As a follow-up to Drue’s blog: Novell Going Private? I figured I ought to add my two cents worth. As many of you know, I joined Burton Group three short years ago after working at Novell for 20 years. I was involved in many of the Novell products, from NetWare to Zenworks to embedded eDirectory to storage to SLES 10.
Elliott Associates is most likely looking at Novell as a company where the parts are worth more than the whole; looking to sell off assets and intellectual property that will bring in more money than the company is currently worth as seen by Wall Street. So what does this mean for the SUSE business unit? Turning the clock back to late 2003, early 2004 when Novell acquired SUSE it is easy to see who has the most interest in the SUSE busienss. IBM helped Novell acquire SUSE as IBM was one of the largest investors in the SUSE company prior to the acquisition. Now the first thought is that “Oh, IBM would buy SUSE from Elliott then.” However, IBM only wants to keep open source Linux at arm’s length. They learned their lessons from their past experiences with UNIX (fragmented across hardware companies) and Microsoft Windows. IBM would encourage Elliott to spin SUSE back out as an independent company and maintain its involvement in SUSE’s directions.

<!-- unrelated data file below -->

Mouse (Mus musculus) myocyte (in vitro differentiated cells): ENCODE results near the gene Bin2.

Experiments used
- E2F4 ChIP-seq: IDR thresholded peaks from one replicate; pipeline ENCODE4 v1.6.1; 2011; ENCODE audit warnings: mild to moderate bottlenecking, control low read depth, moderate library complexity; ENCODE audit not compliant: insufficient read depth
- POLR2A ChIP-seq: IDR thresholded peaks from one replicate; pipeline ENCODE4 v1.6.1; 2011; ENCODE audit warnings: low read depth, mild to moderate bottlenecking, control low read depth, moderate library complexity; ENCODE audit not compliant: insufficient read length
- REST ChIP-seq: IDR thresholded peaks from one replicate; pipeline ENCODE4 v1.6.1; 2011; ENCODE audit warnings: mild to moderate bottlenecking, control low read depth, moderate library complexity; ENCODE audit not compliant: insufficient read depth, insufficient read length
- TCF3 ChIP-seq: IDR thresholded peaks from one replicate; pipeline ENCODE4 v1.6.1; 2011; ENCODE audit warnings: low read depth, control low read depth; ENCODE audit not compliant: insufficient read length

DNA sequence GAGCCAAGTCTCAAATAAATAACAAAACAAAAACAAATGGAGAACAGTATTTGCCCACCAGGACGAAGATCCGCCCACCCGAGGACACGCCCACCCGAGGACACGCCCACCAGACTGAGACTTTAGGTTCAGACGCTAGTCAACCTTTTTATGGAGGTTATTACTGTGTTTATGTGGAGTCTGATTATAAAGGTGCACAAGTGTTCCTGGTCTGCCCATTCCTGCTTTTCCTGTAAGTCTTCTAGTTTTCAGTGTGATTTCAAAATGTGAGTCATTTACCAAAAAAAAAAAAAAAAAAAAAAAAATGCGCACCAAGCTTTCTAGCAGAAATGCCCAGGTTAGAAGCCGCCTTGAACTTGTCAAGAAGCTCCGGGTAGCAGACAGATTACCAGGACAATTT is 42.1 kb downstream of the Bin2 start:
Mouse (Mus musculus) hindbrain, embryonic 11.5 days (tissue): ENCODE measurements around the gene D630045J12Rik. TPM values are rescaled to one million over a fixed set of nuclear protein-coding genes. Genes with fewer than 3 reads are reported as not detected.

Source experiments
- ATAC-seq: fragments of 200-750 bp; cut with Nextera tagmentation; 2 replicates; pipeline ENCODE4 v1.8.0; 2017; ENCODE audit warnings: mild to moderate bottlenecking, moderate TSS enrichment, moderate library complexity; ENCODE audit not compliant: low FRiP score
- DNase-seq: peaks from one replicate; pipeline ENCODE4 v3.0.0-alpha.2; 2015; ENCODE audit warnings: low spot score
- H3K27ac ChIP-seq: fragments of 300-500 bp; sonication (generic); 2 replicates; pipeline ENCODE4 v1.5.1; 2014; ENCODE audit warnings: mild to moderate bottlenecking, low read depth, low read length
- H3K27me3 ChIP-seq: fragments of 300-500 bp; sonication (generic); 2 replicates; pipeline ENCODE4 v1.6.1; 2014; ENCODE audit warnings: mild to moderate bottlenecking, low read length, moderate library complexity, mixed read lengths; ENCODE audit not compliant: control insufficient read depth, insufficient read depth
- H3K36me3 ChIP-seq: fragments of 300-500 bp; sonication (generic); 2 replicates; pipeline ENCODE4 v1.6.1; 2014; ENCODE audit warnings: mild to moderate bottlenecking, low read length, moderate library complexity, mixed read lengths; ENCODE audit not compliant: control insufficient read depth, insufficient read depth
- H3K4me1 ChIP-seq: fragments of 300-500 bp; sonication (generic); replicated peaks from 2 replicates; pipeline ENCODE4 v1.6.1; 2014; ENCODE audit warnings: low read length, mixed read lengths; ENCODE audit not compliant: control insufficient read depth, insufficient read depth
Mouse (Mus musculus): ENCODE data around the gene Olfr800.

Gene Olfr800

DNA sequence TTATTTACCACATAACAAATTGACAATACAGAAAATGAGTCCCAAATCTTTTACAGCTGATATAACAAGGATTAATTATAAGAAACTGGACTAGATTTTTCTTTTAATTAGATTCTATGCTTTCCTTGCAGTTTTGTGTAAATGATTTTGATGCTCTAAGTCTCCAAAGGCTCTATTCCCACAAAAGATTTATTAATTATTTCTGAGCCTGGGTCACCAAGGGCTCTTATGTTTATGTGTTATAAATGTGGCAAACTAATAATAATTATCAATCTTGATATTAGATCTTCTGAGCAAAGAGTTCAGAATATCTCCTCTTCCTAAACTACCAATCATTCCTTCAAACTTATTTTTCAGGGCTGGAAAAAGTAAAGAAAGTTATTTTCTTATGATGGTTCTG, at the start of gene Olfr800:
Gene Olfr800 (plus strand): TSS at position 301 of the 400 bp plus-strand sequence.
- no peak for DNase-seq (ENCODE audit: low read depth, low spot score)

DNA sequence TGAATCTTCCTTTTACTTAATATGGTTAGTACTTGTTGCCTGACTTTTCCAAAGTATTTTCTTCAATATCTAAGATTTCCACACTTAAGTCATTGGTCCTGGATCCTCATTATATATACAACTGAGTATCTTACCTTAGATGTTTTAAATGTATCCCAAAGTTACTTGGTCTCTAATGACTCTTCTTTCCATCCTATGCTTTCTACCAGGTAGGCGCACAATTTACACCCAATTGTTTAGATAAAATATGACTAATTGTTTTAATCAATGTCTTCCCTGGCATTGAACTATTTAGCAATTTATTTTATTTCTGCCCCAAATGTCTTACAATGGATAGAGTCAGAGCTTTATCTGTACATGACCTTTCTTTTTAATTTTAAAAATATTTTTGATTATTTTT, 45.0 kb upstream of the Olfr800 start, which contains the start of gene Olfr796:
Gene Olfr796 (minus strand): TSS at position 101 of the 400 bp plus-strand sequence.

Could SUSE stand on its own? Most likely yes. Novell actually did do a good job of improving its presence outside of Western Europe and slimmed the costs so that it is slightly profitable (but then slightly profitable equals huge success in the Open Source Software business world). SUSE’s presence in North America prior to the acquisition back in 2003 consisted of two sales people in San Francisco slapping shipping labels on boxes of SLES.
Are there other options for Novell’s SUSE business? Probably not. Any other companies, such as HP, Dell, Cisco, or Oracle would run the risk of alienating the market leader, Red Hat, that they depend upon to sell their up-the-stack value added products. Some may think Microsoft, but Microsoft would want what IBM wants, keep it at arm’s length through a partnership plus Microsoft has recently worked a partnership with Red Hat, and they too would want to see fierce competition in the Linux market between two distribution vendors.
Let’s hear what you would like to see happen with SUSE?
[Posted by: Richard Jones]